Excellent performance for the price
+
Long battery life

Reasons to avoid

-
Unfriendly menu interface
-
Tilting rather than vari-angle screen

The key to the A7III's uniqueness lies in its Exmor R image processor which is back-illuminated for improved light collecting ability. This, plus Detail Reproduction and Area-specific Noise Reduction technologies help to maintain clear, noise-free shots even at high ISO values — ideal for astro where ISOs are inherently cranked up high.

It has a 15-stop dynamic range so bright highlights and deep shadows can be rendered equally capably across the frame. A maximum ISO of 51200 (or 204800 for stills) and the integrated Hybrid-Log Gamma picture profile make the camera ideal for night sky shooting for HDR video processing.


Fujifilm X-T4 camera review: image of Fuji X-T4

(Image credit: Diana Jarvis)
One of the best mirrorless cameras for low light autofocusing in a compact size

Specifications

Sensor: APS-C, 26.1MP
Lens mount: X-mount
ISO range: 160-12800 (extended 80-51200)
Video: DCI 4K 30p
Weight without lens: 526g
Memory card slots: SD UHS-II x 2

Reasons to buy

+
 Huge 6.5 stops of in-body image stabilization 
+
 Vari-angle touchscreen 

Reasons to avoid

-
 APS-C crop sensor 
-
 Lack of headphone jack 

Though an APS-C camera, the X-T4 hits hard with its specs such as uncropped 4K video at 30fps, 26.1MP stills capture, and a nicely detailed electronic viewfinder for more straightforward composition. It's also lightweight and highly affordable, considering the specs, which makes this the ideal camera for those that want lots of features in a small form factor but without the hefty price tag.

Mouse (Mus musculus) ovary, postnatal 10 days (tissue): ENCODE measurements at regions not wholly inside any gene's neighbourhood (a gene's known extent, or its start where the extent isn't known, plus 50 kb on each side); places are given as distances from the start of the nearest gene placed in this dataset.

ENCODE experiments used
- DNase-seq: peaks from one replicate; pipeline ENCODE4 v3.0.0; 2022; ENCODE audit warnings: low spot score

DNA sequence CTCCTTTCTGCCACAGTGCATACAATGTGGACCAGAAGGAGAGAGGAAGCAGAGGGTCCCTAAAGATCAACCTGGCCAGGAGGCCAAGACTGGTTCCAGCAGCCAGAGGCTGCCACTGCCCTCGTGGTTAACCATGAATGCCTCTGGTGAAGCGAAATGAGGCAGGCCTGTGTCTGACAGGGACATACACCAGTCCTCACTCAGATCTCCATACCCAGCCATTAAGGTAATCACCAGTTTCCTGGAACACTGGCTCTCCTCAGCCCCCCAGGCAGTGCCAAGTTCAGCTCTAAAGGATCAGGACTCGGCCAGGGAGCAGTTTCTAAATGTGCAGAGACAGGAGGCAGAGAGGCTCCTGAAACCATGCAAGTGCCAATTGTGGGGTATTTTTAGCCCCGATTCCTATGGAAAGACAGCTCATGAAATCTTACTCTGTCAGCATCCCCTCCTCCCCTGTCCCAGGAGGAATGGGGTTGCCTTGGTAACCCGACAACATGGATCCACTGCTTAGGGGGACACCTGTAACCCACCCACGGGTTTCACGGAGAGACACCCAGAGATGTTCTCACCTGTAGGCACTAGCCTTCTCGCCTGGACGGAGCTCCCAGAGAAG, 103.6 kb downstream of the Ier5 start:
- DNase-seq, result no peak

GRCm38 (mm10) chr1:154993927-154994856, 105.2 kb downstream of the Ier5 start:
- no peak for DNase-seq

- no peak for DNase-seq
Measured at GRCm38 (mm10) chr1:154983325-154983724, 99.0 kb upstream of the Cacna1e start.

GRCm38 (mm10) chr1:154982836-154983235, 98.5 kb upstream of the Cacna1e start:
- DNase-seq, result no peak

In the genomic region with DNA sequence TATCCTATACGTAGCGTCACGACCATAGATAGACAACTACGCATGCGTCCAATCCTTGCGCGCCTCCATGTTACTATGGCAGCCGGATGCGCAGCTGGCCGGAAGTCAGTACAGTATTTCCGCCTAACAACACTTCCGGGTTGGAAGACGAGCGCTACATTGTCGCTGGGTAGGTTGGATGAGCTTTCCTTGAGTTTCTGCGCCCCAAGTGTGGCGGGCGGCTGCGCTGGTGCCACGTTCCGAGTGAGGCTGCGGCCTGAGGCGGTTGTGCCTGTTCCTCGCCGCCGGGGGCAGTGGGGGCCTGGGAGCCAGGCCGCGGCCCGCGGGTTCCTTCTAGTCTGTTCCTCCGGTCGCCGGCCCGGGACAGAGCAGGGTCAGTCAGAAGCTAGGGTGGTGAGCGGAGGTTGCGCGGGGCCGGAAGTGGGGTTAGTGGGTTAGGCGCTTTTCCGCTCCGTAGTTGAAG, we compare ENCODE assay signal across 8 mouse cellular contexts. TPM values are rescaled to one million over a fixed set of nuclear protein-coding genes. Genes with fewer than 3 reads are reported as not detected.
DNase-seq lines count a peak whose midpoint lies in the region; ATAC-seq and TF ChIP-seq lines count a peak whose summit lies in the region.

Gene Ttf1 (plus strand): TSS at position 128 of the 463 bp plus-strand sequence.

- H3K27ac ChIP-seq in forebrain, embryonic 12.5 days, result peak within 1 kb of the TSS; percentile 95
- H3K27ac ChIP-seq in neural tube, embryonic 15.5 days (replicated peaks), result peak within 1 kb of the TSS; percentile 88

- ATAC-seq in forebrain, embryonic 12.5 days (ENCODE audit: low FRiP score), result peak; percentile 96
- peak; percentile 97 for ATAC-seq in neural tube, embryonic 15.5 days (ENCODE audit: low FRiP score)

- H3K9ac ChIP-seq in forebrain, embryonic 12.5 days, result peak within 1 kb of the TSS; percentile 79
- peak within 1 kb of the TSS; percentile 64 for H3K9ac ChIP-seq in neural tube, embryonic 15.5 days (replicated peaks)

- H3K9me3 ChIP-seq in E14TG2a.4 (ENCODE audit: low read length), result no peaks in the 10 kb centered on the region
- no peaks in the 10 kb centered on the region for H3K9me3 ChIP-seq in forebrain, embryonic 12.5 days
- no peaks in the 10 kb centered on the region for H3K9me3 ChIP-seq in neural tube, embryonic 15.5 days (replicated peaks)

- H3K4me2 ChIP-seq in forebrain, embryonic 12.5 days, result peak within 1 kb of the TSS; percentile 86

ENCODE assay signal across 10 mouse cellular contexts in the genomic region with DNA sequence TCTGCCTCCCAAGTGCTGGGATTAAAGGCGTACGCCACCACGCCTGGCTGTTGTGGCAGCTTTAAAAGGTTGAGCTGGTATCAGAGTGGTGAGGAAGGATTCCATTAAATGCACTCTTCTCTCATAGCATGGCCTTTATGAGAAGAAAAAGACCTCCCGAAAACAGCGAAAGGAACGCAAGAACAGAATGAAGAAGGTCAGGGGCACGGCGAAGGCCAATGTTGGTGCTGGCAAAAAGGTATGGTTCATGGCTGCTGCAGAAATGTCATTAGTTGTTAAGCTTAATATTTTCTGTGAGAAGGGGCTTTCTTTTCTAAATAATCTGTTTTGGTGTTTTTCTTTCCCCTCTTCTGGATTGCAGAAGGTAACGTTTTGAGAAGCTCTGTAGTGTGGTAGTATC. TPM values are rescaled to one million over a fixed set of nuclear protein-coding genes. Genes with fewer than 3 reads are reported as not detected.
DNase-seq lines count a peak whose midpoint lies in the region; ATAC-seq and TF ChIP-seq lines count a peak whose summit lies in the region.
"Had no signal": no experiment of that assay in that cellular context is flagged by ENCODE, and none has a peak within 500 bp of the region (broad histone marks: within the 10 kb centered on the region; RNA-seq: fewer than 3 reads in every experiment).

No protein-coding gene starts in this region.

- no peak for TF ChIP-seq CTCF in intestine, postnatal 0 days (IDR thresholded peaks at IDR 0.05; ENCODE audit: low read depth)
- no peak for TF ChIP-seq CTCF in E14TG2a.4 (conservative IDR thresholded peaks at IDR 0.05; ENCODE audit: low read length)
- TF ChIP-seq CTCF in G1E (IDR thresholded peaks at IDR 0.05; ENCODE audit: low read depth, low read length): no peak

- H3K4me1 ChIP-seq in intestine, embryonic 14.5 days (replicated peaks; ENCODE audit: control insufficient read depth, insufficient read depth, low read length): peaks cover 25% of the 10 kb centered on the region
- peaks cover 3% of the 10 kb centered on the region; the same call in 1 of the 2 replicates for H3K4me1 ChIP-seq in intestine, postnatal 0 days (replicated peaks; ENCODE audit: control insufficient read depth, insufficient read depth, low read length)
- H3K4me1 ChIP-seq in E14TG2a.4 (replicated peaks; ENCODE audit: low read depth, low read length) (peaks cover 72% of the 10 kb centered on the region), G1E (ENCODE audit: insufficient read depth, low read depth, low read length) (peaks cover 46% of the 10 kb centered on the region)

The impressive -7EV autofocus range means this camera is top quality when autofocusing in the dark. In our Fujifilm X-T4 review, we were impressed with the insanely high ISO capabilities and thus the camera's low-light performance, making it an excellent choice for astrophotography. However, as with all camera AF range specs, the performance does depend on the lens attached (in this case the XF50mm f/1.0).


Olympus OM-D E-M10 Mark IV camera on a table outside

(Image credit: Jacob Little)
Unbelievable performance for a Micro Four Thirds camera

Specifications

Sensor: Micro Four Thirds, 20MP
Lens mount: Micro Four Thirds
ISO range: 200-6400 (extended 64-25600)
Video: 4K UHD 30p
Weight without lens: 383g